That loss has forced me to get into workarounds that are not intuitive and has greatly reduced my use of SA to it becoming like an add-on to FCP X, while it used to be the other way around.
The kind of intuitive articulation of the video stream I was able to get into in SA is no longer possible and has now been shifted mostly to FCP X (and the GLMixer).
This discussion got me thinking. It might be entertaining to think about this in reverse. Rather than audio modulating studio artist, using the way a painting is generated to derive musical output. I don't mean a spectrogram, you can do that already in a number of existing applications. I mean translating the physical painting process into a midi stream output.
But somewhere in the archives you said that interesting painting effects typically would translate only to unsatisfactory sounds?
I think in that archive i might have been talking about using the painted image as a spectrogram.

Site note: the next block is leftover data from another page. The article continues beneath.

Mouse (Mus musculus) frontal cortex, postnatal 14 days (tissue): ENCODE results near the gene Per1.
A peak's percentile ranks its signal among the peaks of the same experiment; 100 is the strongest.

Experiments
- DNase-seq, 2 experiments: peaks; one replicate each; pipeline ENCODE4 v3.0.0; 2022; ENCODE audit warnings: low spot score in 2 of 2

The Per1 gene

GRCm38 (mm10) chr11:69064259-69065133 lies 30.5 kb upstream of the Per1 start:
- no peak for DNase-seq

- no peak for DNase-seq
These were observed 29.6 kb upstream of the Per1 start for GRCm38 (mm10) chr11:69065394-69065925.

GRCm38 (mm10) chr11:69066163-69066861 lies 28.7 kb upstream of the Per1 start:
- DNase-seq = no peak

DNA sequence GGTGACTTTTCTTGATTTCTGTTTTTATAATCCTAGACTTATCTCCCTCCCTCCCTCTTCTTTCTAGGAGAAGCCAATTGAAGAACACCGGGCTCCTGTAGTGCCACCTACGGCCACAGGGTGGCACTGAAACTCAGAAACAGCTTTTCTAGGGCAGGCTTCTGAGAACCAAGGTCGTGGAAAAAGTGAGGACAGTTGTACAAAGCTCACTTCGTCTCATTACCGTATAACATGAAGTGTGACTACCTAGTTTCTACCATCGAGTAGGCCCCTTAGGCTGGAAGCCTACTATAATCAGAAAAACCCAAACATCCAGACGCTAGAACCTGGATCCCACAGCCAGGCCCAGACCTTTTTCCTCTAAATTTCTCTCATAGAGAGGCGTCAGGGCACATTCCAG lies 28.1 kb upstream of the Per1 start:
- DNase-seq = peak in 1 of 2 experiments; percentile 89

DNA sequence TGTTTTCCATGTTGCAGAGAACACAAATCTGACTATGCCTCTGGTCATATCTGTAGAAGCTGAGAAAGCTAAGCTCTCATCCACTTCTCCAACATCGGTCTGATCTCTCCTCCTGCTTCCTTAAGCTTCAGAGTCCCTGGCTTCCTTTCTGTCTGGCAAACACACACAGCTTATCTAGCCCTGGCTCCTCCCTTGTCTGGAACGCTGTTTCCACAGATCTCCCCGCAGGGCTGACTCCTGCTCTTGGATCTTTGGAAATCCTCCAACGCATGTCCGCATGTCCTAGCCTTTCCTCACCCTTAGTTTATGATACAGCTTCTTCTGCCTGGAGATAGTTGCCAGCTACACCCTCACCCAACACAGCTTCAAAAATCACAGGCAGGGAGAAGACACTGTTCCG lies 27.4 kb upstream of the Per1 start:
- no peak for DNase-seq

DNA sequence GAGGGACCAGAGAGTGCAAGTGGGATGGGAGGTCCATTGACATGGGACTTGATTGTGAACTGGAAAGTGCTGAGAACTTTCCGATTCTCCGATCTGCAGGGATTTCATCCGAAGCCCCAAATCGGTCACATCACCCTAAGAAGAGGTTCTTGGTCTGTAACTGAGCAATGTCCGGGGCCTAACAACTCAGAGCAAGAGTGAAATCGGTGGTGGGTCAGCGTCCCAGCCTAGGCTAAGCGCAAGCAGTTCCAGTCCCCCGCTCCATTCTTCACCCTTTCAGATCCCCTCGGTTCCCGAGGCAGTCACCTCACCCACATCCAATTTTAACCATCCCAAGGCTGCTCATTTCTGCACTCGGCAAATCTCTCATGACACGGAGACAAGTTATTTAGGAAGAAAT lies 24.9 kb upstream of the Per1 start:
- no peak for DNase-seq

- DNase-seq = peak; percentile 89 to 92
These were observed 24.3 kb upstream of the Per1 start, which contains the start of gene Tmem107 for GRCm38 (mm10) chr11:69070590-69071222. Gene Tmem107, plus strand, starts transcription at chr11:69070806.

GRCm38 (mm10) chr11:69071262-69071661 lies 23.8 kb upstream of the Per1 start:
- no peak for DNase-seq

There are other approaches people have looked at more recently that use neural nets to generate sound from images that are different than using an image as a spectrogram.
What i was referring her was using the dynamics of how the paint strokes are applied to generate sound. Again, very different than a spectrogram approach.
I am a brand new user of Studio Artist 5 and I think this issue is what I am trying to solve. I came to this program to make abstract video content for music I have recorded. I hope I can reasonably do this with the program, but am struggling with the daunting learning curve. If I can be pointed in the right direction, that would be great.